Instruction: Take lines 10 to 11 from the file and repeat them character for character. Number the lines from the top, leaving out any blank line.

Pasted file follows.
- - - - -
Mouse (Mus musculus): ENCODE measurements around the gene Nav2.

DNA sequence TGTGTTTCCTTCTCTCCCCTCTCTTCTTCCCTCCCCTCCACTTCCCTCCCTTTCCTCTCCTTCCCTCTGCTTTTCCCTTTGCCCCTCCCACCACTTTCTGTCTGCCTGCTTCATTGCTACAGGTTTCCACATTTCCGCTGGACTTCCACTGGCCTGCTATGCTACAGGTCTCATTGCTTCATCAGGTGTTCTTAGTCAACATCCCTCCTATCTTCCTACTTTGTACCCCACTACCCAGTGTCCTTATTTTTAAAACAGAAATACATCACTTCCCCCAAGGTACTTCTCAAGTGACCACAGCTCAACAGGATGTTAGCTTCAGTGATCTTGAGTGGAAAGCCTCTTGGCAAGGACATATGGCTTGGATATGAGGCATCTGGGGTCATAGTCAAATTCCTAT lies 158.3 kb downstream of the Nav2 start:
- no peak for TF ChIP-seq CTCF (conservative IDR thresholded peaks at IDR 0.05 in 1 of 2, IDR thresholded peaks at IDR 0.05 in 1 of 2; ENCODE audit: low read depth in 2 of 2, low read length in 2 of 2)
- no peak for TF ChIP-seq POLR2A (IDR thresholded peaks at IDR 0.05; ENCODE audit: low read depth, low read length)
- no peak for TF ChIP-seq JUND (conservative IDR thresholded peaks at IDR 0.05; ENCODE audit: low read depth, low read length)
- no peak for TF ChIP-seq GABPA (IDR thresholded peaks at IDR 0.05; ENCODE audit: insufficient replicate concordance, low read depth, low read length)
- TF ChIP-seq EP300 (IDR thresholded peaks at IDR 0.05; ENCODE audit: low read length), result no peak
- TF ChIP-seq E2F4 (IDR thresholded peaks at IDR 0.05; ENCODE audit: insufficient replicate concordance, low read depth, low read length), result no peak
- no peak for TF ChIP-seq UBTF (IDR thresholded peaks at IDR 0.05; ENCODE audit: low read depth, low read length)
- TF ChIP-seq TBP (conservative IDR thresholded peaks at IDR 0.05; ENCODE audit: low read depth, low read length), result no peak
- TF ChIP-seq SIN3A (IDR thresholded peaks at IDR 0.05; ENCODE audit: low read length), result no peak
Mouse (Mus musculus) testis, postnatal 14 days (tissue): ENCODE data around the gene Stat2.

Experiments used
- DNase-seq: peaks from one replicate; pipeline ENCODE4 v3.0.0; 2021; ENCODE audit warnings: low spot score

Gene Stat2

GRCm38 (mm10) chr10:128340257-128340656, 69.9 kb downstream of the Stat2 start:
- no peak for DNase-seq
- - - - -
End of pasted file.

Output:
- TF ChIP-seq TBP (conservative IDR thresholded peaks at IDR 0.05; ENCODE audit: low read depth, low read length), result no peak
- TF ChIP-seq SIN3A (IDR thresholded peaks at IDR 0.05; ENCODE audit: low read length), result no peak